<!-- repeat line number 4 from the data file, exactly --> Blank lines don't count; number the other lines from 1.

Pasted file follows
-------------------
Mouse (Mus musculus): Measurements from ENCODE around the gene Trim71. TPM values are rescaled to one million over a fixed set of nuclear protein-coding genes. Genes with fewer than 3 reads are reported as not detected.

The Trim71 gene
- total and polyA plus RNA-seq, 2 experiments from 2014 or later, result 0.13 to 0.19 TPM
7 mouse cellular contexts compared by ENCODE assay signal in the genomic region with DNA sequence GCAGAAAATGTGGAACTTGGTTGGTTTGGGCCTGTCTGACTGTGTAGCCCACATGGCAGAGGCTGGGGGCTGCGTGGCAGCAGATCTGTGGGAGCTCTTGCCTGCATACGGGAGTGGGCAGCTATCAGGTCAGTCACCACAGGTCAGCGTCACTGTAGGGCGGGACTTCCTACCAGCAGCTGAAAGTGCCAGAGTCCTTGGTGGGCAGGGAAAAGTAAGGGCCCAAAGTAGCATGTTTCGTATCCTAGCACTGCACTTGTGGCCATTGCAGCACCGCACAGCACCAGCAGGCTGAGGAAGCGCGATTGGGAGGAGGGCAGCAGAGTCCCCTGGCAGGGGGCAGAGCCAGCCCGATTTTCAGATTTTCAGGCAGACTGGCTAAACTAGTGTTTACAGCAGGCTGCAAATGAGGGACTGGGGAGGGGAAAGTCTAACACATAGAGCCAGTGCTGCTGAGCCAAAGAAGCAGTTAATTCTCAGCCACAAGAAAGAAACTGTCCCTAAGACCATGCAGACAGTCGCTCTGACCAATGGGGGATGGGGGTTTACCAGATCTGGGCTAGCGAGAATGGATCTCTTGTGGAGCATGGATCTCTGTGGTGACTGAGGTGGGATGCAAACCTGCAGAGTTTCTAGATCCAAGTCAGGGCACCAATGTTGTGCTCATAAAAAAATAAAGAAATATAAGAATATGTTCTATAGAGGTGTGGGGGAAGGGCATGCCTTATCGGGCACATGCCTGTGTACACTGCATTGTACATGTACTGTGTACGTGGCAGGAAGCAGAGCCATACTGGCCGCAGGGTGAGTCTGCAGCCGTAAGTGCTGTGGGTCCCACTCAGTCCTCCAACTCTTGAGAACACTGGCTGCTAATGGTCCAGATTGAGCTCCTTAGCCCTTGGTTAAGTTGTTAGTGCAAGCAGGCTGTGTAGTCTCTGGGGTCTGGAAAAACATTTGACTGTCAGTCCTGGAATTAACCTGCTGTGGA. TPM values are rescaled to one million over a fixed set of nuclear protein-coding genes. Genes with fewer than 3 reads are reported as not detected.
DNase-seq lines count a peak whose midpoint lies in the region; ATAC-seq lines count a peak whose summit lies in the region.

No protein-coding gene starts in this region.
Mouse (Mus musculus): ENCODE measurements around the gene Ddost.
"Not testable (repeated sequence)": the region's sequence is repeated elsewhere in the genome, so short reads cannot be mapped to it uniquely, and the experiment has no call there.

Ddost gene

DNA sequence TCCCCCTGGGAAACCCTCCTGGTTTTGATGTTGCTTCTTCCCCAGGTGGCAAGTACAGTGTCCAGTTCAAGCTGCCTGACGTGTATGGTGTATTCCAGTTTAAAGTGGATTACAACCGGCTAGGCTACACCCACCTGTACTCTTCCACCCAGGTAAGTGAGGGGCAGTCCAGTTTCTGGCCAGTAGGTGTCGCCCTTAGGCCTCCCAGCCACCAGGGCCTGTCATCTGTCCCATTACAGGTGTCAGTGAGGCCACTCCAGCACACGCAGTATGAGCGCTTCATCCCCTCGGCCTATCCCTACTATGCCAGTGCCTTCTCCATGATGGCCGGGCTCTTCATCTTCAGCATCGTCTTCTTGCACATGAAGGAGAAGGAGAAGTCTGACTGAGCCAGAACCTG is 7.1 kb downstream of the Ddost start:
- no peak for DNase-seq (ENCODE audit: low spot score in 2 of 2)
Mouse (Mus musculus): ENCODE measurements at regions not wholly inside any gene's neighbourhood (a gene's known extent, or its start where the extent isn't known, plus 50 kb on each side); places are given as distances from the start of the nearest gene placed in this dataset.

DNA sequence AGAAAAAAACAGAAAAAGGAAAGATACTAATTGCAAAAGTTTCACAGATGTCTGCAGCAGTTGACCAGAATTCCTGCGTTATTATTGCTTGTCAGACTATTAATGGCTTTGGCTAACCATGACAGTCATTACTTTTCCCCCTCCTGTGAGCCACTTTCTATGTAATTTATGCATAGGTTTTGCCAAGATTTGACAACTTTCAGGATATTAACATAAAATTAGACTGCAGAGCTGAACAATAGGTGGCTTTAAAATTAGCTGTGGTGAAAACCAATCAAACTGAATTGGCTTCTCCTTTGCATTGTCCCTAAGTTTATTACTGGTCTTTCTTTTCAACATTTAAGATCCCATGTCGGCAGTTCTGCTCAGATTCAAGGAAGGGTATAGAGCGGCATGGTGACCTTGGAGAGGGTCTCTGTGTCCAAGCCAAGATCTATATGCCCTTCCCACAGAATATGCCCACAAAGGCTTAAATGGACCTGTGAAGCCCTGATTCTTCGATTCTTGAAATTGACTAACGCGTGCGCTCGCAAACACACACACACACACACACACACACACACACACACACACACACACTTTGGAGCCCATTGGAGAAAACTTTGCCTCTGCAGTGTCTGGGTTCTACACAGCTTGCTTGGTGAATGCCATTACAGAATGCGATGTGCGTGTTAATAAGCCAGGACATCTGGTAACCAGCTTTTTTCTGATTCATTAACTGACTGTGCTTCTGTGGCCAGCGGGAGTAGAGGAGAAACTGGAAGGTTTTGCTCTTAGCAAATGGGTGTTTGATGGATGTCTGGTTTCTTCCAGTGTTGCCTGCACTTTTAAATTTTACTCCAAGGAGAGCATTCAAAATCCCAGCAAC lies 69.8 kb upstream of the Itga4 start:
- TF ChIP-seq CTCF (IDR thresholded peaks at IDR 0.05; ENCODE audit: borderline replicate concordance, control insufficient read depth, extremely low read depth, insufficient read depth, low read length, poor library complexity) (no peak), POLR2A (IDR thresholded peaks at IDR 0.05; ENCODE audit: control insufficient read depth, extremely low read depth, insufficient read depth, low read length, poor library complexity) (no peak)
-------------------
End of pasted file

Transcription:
7 mouse cellular contexts compared by ENCODE assay signal in the genomic region with DNA sequence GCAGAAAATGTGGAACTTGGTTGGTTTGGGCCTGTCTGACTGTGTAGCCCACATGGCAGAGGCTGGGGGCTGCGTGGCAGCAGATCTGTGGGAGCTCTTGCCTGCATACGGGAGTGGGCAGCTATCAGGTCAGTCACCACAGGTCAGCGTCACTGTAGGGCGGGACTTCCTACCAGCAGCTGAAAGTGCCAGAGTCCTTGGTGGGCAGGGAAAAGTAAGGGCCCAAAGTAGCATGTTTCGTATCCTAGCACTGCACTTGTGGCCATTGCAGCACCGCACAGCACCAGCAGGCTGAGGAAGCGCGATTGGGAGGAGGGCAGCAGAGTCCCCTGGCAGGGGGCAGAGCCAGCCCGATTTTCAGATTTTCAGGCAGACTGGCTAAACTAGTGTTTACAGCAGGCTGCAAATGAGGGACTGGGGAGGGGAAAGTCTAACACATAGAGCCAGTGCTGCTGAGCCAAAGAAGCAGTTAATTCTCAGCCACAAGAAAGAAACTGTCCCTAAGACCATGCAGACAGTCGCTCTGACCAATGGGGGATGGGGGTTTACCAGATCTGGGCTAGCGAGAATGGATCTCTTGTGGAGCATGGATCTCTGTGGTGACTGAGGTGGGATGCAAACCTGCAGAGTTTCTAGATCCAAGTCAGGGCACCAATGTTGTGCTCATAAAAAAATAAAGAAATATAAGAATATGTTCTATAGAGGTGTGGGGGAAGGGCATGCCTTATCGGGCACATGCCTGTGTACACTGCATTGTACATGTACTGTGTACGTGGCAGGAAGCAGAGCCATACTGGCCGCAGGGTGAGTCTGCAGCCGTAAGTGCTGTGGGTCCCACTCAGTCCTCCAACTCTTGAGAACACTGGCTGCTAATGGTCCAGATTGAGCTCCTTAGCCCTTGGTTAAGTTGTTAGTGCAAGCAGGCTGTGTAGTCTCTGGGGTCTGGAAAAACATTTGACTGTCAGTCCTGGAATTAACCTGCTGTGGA. TPM values are rescaled to one million over a fixed set of nuclear protein-coding genes. Genes with fewer than 3 reads are reported as not detected.